Most importantly when it came to overall serialization is that not only was the present under heavy scrutiny, but also the future. Every storyline had to be approved by the higher ups with the knowledge that it could not permanently affect how future writers would deal with the character. For example, one writer could not get a run of issues were Superman overcomes his weakness to kryptonite in order to defeat a powerful nemesis, as this would clearly wreak havoc on any future stories involving said character. Any and all events were now considered canon for these characters, and now permanent facts within the overall story. Publication cemented information as true, so the authorial function  of narrative production was expanded to make sure no contradictions occurred and avoid encroaching on any other author’s story. Still, with so many writers and artists working on multiple narratives being simultaneously published, errors in narrative continuity would eventually slip.

One of the authorial performances surrounding the production of serial fiction is making sure that the story remains consistent with whatever was previously published but almost more importantly and one of the signs of great work is how one deals when any mistakes do appear. The simplest way for many writers is to deal with it outside of the story by acknowledging the mishap and retracting it through a message in the next installment. In forms where the enforced interruption between installments is not very long, this is certainly doable though forms like long novels or films might require a press release or interview stating the change. The method that the comics industry is most well known for involves retroactive continuity, in which the mistake is dealt with directly in the actual narrative, often by contradicting what had originally happened or putting it in a new light. This particular narrative strategy became so common that its abbreviation, “retcon” has become a verb for many readers of contemporary serial fiction and almost every event in comics has been retconned at one point or another over the last 40 years or so. In other forms of serialization, the use of retcons was a personal choice by the author, usually at the behest of readers that cried out over a mistake in the story or for other changes to occur. Perhaps the most famous retcon in literary history belongs to Sir Arthur Conan Doyle, who after having officially killed the eponymous detective of his Sherlock Holmes series in the second book of his adventures, decided to have him survive the fatal flaw and come back to solving crimes. Holmes’s death was no accident by the author, but rather a deliberate choice that he felt should be reversed. In all of my research on serials, I have found the story remains in narrative flux until the final installment is published, and retcons illustrate that anything written in stone can still be carved for something else, or even have the rock changed altogether.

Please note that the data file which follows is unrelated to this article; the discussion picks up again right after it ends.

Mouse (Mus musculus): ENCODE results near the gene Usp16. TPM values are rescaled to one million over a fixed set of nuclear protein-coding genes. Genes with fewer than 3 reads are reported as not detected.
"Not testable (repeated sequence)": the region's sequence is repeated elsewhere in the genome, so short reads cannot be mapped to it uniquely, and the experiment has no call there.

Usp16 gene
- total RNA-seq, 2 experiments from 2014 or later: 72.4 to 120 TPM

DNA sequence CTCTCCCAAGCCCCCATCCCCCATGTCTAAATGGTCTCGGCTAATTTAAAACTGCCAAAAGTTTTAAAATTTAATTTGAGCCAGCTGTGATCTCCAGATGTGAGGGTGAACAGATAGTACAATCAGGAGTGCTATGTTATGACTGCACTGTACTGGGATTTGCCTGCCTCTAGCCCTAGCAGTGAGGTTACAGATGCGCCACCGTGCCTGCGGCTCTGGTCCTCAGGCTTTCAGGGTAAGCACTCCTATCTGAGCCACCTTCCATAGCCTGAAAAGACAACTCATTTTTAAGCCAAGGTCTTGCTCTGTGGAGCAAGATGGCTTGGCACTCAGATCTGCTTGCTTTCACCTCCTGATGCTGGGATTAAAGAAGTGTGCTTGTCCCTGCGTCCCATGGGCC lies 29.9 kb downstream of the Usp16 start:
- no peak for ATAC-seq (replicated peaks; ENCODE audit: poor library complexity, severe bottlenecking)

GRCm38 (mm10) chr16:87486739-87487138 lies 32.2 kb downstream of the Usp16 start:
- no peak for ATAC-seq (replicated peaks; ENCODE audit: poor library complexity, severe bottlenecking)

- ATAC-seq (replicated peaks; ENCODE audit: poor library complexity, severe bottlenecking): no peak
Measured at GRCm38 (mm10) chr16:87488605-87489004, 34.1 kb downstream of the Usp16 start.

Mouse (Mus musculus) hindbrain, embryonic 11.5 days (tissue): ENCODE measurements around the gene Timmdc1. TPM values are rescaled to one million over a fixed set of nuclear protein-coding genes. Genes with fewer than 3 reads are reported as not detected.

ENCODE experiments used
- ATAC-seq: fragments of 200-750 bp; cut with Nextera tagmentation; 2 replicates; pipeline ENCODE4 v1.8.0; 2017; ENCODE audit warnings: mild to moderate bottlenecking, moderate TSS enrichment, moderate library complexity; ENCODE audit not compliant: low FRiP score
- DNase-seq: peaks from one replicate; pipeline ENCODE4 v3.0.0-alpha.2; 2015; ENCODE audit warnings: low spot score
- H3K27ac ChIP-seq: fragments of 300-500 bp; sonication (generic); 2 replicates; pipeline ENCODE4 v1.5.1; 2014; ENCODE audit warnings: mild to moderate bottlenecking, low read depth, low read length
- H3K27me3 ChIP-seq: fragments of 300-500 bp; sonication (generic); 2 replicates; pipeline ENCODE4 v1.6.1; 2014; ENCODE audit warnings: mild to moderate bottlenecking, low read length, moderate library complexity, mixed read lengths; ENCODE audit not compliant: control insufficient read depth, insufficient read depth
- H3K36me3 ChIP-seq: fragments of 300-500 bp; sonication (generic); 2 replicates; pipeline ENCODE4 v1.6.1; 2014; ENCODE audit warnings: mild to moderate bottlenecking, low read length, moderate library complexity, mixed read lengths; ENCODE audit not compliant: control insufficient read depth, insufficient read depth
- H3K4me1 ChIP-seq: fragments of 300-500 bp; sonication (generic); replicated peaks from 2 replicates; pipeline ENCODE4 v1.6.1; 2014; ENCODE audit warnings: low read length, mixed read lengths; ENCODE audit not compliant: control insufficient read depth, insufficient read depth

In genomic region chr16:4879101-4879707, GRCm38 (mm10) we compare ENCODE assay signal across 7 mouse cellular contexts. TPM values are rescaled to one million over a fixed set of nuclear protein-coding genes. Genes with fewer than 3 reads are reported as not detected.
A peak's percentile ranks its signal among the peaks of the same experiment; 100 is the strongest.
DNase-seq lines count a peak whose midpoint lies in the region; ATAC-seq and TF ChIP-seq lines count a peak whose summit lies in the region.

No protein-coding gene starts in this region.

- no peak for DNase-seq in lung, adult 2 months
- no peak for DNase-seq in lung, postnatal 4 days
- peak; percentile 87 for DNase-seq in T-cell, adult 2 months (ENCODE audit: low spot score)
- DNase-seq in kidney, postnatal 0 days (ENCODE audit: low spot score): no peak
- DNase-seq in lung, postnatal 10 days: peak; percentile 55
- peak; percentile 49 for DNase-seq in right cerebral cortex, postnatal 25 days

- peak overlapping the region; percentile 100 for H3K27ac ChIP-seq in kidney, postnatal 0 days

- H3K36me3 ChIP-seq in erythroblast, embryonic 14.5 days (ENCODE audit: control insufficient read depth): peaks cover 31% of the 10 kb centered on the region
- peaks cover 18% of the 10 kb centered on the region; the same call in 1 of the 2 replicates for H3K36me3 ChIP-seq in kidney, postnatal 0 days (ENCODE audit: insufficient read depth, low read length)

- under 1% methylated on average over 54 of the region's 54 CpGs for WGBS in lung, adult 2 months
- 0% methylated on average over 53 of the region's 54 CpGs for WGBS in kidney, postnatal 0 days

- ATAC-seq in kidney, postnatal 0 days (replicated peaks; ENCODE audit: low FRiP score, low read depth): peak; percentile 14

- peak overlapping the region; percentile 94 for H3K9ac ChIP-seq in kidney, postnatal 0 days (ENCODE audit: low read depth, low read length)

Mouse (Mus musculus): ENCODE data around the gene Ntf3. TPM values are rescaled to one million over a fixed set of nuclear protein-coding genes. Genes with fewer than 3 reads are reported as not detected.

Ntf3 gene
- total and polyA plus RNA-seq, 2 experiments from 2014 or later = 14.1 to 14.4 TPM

Within the realms of corporate authorship, retcons involve various people outside of writers and artists to allow the change to occur. Interestingly enough, there are recorded cases where the authorial function of making such changes in a plausible enough manner are relegated to the readership. When Stan Lee was Editor in Chief for Marvel Comics in the mid 1960s, he established the “No Prize” a fictitious award given out to people who spotted errors in the writing or art, like miscolored pieces of clothing or typos. Reader demand for an actual physical award turned to Stan lee sending out empty envelopes stating that there was “a genuine No Prize inside” but only to readers that spotted actual errors in narrative continuity and provided reasons as to how it was not an actual error. Reasons for sending out No Prizes over the years have changed from something very serious given to the few, to almost a gag response for the many. They are now being sent out digitally for such services in narrative reconstruction and for further services towards “Marveldom” like giving comic books to charities. One actual physical No Prize was recently given to Norb Rozek for identifying and resolving one particular problem of narrative continuity regarding Nick Fury, famous for his eye patch.